New Labour, children's rights and the United Nations: 'could do better'

Brid Featherstone, Barbara Fawcett, Jim Goddard

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1 Citation (Scopus)


An encounter between the United Nations Committee on the Rights of the Child (UNCRC) and the UK government could not reasonably be expected to be a meeting of minds. Indeed, the occasional forays of the UNCRC into the insular world of UK child welfare policy are a welcome and refreshing reminder that elsewhere different standards apply. In October of 2002, the UNCRC issued its second and most recent judgment on overall UK policy and practice with respect to children’s rights (UNCRC, 2002). Their report is an outcome of the obligation on countries which have ratified the 1989 United Nations Convention on the Rights of the Child (‘the UN Convention’) – all except the USA and Somalia have done so – to submit 5-yearly progress reports on implementation. The current UNCRC report is the Committee’s response to the UK government’s second report on implementation, submitted to the Committee in 1999 (United Kingdom, 1999). The previous UNCRC report (UNCRC, 1995) was highly critical of UK practice on children’s rights.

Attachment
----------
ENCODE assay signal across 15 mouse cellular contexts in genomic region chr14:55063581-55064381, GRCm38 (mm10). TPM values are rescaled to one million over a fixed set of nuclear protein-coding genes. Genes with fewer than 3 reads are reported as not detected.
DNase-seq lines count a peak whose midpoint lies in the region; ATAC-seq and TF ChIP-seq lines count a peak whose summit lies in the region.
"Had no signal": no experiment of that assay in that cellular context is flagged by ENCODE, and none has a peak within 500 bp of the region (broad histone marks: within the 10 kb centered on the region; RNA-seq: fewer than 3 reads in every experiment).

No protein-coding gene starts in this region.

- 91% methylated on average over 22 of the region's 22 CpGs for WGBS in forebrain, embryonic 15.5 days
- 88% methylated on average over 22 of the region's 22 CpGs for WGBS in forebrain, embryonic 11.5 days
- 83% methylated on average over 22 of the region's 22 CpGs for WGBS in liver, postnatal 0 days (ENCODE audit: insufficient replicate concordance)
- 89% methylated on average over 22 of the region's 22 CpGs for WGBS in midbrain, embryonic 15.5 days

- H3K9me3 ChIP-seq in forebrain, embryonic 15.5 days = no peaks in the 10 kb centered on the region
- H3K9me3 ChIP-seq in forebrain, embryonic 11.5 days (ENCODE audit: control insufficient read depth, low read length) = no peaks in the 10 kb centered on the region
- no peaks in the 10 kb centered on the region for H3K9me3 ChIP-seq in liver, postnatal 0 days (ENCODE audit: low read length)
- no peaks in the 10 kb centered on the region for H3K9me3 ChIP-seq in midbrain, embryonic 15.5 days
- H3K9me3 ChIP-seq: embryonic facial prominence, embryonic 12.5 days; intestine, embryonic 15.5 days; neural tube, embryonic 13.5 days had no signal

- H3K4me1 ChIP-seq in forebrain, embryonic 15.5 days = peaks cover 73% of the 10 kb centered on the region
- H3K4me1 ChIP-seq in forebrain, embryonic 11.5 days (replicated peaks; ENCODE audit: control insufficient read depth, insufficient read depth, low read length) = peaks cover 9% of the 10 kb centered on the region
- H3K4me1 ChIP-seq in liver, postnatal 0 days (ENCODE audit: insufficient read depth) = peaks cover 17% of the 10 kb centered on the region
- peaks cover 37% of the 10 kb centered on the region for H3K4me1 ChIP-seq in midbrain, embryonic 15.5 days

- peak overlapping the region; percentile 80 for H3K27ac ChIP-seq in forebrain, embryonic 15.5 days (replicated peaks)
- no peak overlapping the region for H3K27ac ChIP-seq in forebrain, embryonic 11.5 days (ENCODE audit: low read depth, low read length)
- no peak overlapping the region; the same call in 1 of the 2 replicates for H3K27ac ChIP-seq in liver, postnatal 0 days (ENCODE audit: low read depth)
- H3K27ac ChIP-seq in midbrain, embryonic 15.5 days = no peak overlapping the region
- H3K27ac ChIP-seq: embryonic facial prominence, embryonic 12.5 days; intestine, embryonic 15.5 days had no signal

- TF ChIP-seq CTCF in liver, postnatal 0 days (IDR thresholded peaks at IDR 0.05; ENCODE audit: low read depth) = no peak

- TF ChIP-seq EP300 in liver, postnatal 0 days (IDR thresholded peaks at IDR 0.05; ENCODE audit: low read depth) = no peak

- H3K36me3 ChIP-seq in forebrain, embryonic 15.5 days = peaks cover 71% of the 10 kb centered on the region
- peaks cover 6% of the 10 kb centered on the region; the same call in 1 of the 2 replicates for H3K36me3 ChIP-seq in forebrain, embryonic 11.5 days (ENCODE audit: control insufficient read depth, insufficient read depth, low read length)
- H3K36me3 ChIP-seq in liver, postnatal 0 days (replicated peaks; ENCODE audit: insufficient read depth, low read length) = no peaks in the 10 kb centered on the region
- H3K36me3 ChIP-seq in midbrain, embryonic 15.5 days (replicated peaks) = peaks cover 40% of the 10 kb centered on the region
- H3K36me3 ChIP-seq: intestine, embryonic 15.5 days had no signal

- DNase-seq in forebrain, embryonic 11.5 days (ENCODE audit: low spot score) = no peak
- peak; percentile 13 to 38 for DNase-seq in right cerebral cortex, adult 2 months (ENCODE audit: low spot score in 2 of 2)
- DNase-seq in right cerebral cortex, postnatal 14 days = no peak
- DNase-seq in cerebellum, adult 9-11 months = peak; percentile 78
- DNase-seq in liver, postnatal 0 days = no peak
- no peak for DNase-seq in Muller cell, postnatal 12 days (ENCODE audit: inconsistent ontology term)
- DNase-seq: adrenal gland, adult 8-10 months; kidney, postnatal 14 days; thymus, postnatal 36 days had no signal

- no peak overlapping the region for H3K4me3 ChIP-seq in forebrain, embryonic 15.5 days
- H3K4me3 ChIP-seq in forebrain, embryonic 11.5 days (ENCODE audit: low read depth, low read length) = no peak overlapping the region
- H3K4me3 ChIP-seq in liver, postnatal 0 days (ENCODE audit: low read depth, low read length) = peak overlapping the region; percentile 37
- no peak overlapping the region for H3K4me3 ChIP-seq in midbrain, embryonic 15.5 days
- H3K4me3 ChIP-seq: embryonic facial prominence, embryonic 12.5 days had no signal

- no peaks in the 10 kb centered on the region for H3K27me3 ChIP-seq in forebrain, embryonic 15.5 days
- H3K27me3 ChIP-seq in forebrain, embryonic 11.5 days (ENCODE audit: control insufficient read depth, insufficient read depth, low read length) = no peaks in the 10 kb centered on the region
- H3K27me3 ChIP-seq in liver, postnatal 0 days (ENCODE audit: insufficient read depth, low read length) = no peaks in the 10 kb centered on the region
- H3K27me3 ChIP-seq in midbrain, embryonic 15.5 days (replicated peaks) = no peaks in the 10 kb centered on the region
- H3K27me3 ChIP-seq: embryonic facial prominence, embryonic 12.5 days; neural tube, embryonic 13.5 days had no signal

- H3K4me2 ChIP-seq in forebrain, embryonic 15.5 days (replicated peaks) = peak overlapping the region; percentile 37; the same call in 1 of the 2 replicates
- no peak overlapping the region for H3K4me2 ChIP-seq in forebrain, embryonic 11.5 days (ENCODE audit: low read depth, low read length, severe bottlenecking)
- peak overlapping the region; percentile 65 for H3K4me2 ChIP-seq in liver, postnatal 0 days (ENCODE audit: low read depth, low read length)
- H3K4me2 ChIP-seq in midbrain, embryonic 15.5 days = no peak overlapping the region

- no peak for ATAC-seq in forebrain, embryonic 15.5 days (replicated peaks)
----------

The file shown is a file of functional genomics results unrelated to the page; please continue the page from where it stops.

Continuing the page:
Original languageEnglish
Pages (from-to)475-484
Number of pages10
JournalJournal of Social Welfare and Family Law
Issue number4
Publication statusPublished - 31 Jan 2002


  • children's rights
  • United Nations
  • UK government


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